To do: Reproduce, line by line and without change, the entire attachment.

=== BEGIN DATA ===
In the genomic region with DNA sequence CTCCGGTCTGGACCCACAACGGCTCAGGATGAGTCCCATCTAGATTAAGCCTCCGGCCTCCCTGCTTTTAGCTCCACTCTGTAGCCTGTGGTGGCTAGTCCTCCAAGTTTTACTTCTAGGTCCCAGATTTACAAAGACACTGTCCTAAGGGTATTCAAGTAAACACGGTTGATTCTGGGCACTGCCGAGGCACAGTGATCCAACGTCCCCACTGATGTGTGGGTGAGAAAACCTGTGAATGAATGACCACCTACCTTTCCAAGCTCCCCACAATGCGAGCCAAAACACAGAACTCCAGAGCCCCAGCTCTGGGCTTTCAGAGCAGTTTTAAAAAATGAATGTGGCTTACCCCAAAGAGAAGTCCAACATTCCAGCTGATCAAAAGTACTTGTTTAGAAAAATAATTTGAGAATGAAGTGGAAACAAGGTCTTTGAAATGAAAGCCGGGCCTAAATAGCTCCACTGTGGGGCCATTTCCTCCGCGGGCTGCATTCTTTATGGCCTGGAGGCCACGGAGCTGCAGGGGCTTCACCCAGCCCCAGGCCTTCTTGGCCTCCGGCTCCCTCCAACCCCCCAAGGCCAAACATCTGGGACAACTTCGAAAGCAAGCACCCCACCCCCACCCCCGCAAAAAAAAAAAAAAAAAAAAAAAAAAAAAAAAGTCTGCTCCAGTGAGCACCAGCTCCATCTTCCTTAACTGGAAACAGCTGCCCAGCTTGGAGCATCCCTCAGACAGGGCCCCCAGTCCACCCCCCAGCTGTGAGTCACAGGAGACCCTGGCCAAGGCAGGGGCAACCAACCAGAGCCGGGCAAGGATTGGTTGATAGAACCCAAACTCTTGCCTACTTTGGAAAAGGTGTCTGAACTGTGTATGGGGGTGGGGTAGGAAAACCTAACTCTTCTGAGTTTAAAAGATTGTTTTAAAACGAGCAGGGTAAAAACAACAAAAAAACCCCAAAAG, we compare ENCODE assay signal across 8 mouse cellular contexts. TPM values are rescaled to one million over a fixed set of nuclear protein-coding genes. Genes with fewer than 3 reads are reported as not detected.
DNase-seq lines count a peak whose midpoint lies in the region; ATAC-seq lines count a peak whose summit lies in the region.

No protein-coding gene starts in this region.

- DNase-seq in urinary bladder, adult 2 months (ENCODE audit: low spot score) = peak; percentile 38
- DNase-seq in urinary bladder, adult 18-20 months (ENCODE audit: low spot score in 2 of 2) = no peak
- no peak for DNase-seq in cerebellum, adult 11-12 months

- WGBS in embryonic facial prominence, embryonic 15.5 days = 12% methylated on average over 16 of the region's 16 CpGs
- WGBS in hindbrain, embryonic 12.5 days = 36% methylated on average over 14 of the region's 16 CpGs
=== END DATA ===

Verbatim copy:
In the genomic region with DNA sequence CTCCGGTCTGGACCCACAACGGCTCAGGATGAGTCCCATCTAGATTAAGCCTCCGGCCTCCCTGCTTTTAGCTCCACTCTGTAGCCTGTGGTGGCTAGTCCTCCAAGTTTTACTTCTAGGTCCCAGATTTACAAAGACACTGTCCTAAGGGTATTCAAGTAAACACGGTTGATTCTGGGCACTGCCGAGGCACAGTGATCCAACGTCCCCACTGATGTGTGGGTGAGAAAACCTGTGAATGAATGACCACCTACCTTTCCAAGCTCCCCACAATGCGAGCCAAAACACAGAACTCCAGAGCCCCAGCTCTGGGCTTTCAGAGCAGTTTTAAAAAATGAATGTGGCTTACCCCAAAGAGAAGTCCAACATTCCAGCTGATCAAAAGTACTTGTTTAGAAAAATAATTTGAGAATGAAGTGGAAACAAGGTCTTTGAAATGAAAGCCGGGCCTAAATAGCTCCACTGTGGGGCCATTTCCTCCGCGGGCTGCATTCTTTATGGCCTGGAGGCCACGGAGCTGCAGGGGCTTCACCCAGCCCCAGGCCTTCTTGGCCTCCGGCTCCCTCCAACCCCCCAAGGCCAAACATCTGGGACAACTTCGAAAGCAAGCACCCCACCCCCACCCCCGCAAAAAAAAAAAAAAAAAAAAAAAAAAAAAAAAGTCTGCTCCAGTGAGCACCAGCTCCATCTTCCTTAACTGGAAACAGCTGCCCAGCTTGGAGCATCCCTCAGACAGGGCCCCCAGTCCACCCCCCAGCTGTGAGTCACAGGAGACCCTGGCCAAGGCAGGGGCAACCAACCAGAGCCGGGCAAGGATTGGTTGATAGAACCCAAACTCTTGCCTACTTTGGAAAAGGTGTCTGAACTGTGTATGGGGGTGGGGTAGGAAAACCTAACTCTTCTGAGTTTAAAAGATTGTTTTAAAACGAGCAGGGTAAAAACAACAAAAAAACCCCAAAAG, we compare ENCODE assay signal across 8 mouse cellular contexts. TPM values are rescaled to one million over a fixed set of nuclear protein-coding genes. Genes with fewer than 3 reads are reported as not detected.
DNase-seq lines count a peak whose midpoint lies in the region; ATAC-seq lines count a peak whose summit lies in the region.

No protein-coding gene starts in this region.

- DNase-seq in urinary bladder, adult 2 months (ENCODE audit: low spot score) = peak; percentile 38
- DNase-seq in urinary bladder, adult 18-20 months (ENCODE audit: low spot score in 2 of 2) = no peak
- no peak for DNase-seq in cerebellum, adult 11-12 months

- WGBS in embryonic facial prominence, embryonic 15.5 days = 12% methylated on average over 16 of the region's 16 CpGs
- WGBS in hindbrain, embryonic 12.5 days = 36% methylated on average over 14 of the region's 16 CpGs